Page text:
The ocean contains unique biodiversity, provides valuable food resources and is a major sink for anthropogenic carbon. Marine protected areas (MPAs) are an effective tool for restoring ocean biodiversity and ecosystem services, but at present only 2.7% of the ocean is highly protected. This low level of ocean protection is due largely to conflicts with fisheries and other extractive uses. To address this issue, here we developed a conservation planning framework to prioritize highly protected MPAs in places that would result in multiple benefits today and in the future. We find that a substantial increase in ocean protection could have triple benefits, by protecting biodiversity, boosting the yield of fisheries and securing marine carbon stocks that are at risk from human activities. Our results show that most coastal nations contain priority areas that can contribute substantially to achieving these three objectives of biodiversity protection, food provision and carbon storage. A globally coordinated effort could be nearly twice as efficient as uncoordinated, national-level conservation planning. Our flexible prioritization framework could help to inform both national marine spatial plans and global targets for marine conservation, food security and climate action.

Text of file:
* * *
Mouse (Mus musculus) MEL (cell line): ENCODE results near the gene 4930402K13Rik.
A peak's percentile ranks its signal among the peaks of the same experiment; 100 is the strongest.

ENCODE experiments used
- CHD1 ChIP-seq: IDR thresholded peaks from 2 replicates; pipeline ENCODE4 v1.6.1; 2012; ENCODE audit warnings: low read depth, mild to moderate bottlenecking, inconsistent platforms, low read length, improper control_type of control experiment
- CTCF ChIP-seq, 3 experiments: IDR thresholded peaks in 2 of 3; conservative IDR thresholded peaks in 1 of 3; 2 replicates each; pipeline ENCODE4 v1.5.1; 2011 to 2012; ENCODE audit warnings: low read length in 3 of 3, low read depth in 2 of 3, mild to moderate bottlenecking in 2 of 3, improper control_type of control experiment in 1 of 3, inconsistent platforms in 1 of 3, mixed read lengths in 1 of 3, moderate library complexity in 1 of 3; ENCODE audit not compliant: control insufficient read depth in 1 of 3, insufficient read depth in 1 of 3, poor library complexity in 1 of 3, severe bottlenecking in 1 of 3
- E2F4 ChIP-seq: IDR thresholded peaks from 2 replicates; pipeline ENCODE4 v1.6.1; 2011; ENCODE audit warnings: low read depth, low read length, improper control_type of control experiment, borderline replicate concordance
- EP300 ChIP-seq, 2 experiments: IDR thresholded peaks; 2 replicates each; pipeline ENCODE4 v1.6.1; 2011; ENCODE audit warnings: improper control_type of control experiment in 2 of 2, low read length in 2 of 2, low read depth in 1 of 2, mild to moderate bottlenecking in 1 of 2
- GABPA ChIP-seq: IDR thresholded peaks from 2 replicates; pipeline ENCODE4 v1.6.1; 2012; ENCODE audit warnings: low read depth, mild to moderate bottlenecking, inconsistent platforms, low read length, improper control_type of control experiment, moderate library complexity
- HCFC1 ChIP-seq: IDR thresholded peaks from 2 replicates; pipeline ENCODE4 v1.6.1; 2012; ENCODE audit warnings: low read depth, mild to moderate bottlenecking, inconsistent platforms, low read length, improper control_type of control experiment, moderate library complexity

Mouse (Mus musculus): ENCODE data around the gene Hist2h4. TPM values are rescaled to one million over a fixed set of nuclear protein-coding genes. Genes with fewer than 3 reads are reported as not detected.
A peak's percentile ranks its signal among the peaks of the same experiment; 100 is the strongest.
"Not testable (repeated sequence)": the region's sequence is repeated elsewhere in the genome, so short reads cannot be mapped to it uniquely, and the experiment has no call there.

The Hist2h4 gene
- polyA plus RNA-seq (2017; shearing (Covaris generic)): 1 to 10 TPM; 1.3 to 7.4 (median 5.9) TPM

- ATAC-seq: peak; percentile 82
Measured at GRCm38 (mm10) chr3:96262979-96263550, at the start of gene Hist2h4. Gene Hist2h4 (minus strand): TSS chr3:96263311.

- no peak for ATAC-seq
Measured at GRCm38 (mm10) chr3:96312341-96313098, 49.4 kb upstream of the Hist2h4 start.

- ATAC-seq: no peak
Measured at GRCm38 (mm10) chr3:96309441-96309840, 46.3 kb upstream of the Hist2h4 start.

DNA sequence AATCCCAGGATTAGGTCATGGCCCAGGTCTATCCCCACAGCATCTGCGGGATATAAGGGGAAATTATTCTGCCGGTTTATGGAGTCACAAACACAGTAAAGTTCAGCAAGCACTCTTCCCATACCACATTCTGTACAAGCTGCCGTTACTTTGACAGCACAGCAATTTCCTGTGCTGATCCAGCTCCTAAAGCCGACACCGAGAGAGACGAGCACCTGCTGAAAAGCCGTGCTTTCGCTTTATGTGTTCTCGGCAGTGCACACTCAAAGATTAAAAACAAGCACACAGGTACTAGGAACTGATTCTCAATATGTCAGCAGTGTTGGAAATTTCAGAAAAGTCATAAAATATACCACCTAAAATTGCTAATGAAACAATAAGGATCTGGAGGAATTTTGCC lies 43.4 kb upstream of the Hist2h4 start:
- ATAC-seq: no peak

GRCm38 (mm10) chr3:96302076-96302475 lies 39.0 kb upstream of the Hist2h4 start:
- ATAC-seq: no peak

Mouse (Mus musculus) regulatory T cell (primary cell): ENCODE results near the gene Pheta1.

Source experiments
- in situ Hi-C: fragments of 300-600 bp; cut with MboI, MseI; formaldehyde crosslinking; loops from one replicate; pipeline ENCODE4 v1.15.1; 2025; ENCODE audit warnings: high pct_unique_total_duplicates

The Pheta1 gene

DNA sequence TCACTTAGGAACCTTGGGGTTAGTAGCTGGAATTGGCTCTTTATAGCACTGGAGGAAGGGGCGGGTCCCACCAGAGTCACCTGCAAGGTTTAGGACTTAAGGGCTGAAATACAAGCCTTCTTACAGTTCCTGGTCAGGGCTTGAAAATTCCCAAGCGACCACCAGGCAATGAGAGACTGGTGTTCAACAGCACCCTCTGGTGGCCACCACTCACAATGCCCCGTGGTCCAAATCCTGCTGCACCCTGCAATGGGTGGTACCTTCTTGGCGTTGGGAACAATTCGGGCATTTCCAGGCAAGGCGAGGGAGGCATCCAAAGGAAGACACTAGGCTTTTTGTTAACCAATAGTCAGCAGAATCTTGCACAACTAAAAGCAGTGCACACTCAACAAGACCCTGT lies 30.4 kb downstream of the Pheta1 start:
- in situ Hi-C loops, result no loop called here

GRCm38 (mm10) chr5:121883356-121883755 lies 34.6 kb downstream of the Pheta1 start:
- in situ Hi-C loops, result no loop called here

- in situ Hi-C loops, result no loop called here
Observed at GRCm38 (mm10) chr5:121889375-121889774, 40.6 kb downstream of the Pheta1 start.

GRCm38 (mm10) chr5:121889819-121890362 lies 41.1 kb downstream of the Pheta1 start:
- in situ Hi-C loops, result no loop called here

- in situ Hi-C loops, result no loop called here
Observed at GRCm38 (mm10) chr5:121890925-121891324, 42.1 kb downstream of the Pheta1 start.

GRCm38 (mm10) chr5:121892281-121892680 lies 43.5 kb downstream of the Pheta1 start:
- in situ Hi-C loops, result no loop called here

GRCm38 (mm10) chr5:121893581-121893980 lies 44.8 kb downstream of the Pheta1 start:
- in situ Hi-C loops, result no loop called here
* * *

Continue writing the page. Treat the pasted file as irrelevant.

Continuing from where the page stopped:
Sala, E., Mayorga, J., Bradley, D., Cabral, R. B., Atwood, T. B., Auber, A., … & Lubchenco, J. (2021). Protecting the global ocean for biodiversity, food and climate. Nature, 592(7854), 397-402.